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Through the Looking Glass

Lewis Carroll

The Bhagavad Gita


Paradoxes of the Highest Science

Eliphas Levi

The Secret Doctrine, Volume I Cosmogenesis

H. P. Blavatsky

Hodson of Hodson's horse, or, Twelve years of a soldier's life in India

by William Stephen Raikes Hodson


It is intended that the children should remain in the Institution until they are eighteen years of age, if their fathers be alive, and until somehow or other provided for, should they be orphans. The majority of the boys will, of course, become soldiers; but my belief is, that having been brought up in the delightful climate of the Himalaya, they will, after ten or fifteen years, settle down in the various stations and slightly elevated valleys in these hills, as traders and cultivators, and form the nucleus of the first British colony in India. My object is to give them English habits from the first, which they have in most cases to learn, from being brought up by native nurses from infancy. Part of the scheme is to make the Institution support itself, and I am very shortly going to start a farm-yard. I have already got a fine large garden


in full swing] and here you may see French beans, cabbages, strawberry plants, and fine potatoes (free from disease). I steadfastly refuse the slightest dash of colour in admitting children. People may call this illiberal if they please; the answer is obvious. Half-castes stand the climate of the plains too well to need a hill sanitorium, and by mixing them with English children you corrupt those whom you wish to benefit. The little boy who was lately redeemed from Cabul, and whom Colonel Lawrence consigned to my care, is the plague of my existence. He has the thoroughly lying, deceitful habits, and all the dirt, of the AfFghan races, and not a single point of interest to counterbalance them.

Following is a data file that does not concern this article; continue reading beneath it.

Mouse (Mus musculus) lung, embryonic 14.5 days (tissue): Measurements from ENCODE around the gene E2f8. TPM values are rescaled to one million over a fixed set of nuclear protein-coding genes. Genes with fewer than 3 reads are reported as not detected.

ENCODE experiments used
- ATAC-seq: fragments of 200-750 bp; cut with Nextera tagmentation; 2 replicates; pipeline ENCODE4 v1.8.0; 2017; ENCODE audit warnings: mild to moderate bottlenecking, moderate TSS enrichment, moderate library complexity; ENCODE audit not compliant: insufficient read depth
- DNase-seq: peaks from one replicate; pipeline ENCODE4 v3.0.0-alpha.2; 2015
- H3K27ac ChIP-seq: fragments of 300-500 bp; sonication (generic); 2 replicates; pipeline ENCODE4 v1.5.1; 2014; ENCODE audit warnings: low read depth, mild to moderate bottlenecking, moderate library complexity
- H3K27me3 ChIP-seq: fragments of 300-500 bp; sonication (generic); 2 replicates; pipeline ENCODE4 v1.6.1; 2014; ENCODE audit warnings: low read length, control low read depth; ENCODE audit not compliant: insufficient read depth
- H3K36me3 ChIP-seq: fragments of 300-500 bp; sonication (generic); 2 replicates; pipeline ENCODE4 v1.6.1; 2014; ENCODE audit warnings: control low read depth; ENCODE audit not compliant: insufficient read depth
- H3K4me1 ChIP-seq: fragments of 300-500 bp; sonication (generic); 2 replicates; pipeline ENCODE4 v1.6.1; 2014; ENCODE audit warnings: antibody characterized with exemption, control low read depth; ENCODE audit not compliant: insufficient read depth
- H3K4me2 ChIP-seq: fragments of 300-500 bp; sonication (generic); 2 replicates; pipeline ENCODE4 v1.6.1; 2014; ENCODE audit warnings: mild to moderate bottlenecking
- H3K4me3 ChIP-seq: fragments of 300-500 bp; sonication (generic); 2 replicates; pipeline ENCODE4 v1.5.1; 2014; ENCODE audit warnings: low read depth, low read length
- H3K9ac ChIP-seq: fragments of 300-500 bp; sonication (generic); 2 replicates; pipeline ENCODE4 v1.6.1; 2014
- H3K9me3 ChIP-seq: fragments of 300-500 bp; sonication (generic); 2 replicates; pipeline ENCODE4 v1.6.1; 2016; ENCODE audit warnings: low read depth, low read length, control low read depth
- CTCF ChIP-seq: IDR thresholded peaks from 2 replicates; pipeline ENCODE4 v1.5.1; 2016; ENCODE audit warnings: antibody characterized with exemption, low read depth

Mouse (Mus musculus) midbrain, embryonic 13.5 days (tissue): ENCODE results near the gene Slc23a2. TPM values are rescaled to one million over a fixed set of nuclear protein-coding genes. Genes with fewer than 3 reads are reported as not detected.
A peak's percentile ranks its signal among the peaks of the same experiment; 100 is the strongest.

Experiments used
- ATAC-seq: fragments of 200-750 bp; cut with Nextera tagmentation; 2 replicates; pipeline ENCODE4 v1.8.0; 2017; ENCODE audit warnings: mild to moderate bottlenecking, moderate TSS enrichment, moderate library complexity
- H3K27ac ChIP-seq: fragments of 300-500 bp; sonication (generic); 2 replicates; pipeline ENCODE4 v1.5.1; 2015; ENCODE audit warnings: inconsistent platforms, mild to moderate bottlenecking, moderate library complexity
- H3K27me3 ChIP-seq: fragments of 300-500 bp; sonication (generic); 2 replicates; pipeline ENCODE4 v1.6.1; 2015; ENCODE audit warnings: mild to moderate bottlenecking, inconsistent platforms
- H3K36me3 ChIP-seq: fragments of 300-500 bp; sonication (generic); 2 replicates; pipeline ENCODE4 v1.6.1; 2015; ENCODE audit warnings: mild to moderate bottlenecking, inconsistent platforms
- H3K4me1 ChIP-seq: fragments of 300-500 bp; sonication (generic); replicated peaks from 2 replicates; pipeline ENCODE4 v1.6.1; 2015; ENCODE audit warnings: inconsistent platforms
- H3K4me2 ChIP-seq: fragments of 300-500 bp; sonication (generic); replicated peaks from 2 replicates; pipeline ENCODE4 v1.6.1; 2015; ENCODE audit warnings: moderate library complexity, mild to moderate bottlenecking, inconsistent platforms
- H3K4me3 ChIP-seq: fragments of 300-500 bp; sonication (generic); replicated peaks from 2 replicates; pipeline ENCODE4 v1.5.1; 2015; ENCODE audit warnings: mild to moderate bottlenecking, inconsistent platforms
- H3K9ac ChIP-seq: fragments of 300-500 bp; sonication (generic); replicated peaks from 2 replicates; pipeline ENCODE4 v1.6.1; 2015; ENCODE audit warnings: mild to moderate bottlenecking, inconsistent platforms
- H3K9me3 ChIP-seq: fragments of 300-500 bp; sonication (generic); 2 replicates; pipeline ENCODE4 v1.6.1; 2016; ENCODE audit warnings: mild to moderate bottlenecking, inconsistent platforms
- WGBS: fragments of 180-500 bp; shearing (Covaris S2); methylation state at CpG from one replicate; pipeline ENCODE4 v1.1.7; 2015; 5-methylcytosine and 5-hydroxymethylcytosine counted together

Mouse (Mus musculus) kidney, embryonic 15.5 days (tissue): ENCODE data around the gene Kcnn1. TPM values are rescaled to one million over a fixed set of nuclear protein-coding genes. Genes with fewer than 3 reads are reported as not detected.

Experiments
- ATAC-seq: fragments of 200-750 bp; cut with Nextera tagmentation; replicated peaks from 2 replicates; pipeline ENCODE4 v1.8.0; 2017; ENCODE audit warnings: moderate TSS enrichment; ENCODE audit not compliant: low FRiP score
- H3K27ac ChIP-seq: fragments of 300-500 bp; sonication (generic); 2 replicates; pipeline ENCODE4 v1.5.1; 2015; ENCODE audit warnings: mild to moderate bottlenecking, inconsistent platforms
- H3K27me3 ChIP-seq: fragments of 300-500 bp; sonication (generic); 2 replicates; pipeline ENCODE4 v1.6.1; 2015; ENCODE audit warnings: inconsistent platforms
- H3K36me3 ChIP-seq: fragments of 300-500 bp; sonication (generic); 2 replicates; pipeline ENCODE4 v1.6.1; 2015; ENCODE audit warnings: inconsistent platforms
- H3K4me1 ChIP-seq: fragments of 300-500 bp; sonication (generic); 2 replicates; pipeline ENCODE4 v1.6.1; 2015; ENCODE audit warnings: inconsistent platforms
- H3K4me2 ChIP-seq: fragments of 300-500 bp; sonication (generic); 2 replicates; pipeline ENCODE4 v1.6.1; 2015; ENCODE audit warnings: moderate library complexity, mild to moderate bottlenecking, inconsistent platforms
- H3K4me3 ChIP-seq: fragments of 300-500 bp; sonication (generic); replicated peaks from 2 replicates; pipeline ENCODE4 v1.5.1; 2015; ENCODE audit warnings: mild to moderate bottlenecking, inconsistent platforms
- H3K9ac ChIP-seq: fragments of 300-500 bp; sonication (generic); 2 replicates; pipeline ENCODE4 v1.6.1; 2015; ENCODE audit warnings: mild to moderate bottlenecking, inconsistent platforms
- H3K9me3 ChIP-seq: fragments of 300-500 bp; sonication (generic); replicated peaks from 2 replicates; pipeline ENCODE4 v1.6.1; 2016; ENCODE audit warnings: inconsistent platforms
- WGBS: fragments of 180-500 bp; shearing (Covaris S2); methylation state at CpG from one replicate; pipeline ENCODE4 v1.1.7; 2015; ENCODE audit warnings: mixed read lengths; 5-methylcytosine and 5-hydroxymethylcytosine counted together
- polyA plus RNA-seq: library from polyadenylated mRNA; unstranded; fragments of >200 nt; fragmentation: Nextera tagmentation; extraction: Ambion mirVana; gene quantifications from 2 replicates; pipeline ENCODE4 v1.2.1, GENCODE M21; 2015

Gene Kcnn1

In 1854 Sir H. Lawrence wrote in an account of the Asvlum :—' As soon as the site was fixed Lieutenant Hodson took much trouble with the buildings. The less said about me the better, but give the credit to my brother, to Edwardes, Hodson, and others, who from the beginning have helped me.'

SUBATHOO, August 1847.

I have some hopes, though but faint ones, of being relieved from the necessity of a move to Cawnpore [whither his regiment had been ordered], by obtaining a berth under Colonel Lawrence. I know that he has asked for me, and, I believe, for an appointment which would please me more than any other he could find, as being one of the most confidential nature, and involving constant locomotion, and plenty of work both for head, nerve, and body. But I must not be sanguine, as we have already a large proportion of officers away from the regiment, and I am a young soldier, though, alas! growing grievously old in years.

The appointment alluded to was to the " Corps of Guides," then recently organised by Colonel Lawrence for service in the Punjab. While this question, however, was still pending, there seemed a prospect of Lieutenant Hodson's succeeding to the adjutancy of his regiment, and Colonel Lawrence, as will be seen from the subjoined letter, recommended his accepting it, if offered :—

"simla, Sept. wth, 1847.

"my Dear Hodson,—I have spoken to the Governor-General about you, who at once replied, 'Let him take the adjutancy.' He wishes you well, but is puzzled by the absentee question. We are all, moreover, agreed on the usefulness to yourself of being employed for a time as adjutant to a regiment. There are always slips, but I know of no man of double or treble your standing who has so good a prospect before him. Favour and partiality do occasionally give a man a lift, but depend upon it that his is the best chance in the long run who helps himself. So far you have done this manfully, and you have reason to be proud of being selected at one time for three different appointments by three different men. Don't, however, be too proud. Learn your duties thoroughly. Continue to study two or three hours a day; not to pass in a hurry, but that you may do so two or three years hence with kclat. Take advantage of Becher's being at Kussowlee to learn something of surveying. All knowledge is useful; but to soldier or official of any sort in India, I know no branch of knowledge which so well repays the student.

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